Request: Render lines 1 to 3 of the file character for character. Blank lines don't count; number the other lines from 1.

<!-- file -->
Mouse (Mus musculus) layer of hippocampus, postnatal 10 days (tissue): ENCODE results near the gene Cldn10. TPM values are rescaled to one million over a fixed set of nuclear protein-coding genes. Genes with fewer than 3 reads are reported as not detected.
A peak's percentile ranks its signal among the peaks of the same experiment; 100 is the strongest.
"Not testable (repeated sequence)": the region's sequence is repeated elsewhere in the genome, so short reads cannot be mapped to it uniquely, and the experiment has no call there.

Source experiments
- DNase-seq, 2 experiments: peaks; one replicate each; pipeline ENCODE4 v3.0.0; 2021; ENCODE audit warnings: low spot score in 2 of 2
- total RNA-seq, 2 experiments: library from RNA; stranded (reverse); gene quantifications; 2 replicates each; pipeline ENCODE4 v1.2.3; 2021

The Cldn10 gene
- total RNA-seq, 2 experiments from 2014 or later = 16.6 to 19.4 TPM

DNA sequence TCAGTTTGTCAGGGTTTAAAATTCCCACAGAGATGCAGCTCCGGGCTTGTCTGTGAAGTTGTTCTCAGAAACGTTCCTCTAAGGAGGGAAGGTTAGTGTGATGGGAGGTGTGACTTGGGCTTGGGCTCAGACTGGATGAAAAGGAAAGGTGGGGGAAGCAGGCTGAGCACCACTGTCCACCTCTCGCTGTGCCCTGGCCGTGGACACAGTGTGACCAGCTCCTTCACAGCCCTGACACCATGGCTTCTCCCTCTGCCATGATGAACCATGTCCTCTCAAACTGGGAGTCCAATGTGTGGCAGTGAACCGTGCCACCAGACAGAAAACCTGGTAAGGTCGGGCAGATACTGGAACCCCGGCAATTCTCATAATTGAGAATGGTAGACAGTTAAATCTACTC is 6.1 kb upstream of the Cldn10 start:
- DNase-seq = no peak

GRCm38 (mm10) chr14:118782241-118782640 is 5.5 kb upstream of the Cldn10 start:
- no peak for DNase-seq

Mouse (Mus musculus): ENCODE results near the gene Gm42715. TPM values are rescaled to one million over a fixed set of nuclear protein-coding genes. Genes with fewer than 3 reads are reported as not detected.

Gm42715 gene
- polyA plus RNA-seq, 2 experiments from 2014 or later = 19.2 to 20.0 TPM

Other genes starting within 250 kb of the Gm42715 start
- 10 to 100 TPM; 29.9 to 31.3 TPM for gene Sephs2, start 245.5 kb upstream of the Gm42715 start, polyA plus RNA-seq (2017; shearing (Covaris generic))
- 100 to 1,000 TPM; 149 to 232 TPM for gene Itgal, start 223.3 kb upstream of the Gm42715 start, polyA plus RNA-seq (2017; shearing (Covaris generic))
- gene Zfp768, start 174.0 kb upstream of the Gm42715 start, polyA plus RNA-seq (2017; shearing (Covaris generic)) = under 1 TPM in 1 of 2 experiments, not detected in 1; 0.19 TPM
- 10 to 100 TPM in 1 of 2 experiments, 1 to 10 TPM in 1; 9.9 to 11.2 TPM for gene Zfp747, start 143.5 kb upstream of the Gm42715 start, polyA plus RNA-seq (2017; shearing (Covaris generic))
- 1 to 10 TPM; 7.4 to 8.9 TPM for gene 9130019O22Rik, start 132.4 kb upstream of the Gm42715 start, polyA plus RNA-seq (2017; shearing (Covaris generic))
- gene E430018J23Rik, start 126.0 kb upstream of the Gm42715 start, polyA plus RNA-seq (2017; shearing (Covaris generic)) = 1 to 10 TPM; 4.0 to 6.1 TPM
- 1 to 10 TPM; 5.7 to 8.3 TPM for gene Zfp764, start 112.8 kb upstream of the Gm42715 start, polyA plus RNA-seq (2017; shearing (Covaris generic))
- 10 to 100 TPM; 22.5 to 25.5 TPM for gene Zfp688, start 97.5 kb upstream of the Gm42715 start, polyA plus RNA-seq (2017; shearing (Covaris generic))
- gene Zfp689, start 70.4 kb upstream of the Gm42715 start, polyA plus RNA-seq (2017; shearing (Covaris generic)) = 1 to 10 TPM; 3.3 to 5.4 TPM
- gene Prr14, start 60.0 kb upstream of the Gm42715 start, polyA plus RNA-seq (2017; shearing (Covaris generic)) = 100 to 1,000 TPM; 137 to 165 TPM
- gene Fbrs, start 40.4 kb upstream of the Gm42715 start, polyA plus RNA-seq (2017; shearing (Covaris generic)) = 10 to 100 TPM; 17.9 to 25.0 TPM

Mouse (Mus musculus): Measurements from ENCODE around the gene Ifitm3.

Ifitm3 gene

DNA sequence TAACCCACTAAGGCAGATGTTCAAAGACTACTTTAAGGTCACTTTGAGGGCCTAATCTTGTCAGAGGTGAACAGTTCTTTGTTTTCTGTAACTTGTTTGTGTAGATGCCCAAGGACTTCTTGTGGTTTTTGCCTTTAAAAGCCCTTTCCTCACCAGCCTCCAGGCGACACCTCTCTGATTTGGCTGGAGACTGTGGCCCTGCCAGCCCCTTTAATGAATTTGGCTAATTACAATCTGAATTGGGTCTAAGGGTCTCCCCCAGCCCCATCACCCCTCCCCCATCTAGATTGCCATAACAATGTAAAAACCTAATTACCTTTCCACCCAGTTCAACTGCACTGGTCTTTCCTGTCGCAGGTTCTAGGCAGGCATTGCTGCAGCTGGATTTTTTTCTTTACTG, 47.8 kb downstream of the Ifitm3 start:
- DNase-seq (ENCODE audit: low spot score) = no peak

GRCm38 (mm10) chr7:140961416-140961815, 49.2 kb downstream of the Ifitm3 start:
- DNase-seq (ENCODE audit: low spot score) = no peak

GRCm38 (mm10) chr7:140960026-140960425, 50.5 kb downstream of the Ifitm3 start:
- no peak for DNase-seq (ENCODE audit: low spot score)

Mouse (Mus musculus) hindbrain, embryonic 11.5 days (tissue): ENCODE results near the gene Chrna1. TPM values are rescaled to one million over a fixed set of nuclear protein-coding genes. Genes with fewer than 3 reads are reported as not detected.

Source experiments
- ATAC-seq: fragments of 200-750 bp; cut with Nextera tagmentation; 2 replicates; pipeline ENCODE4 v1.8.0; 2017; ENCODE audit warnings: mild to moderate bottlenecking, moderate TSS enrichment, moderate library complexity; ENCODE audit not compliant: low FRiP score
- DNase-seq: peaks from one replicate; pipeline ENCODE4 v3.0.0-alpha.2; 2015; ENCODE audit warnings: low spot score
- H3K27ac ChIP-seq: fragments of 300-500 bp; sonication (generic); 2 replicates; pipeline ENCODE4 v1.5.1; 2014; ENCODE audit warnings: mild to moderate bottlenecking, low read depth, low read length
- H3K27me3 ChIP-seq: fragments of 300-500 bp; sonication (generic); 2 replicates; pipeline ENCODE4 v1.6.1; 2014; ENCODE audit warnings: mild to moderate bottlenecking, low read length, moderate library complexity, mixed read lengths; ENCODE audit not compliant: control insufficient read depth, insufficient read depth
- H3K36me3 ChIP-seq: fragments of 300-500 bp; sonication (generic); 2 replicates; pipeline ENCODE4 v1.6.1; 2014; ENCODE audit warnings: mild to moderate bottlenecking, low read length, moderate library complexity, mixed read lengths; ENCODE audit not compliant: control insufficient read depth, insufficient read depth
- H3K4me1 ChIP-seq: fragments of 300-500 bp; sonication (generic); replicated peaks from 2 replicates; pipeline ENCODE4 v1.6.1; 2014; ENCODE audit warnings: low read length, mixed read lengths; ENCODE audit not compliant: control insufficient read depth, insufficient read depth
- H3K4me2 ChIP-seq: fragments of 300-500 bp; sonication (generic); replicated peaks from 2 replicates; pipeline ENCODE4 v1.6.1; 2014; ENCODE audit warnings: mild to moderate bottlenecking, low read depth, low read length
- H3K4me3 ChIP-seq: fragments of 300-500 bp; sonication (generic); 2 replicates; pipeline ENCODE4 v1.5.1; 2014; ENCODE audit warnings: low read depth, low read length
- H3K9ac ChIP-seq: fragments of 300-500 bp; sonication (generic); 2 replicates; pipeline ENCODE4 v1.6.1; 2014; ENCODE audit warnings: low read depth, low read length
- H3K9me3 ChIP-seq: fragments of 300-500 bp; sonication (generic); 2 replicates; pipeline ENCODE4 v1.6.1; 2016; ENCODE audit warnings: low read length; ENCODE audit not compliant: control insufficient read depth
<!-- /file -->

Mouse (Mus musculus) layer of hippocampus, postnatal 10 days (tissue): ENCODE results near the gene Cldn10. TPM values are rescaled to one million over a fixed set of nuclear protein-coding genes. Genes with fewer than 3 reads are reported as not detected.
A peak's percentile ranks its signal among the peaks of the same experiment; 100 is the strongest.
"Not testable (repeated sequence)": the region's sequence is repeated elsewhere in the genome, so short reads cannot be mapped to it uniquely, and the experiment has no call there.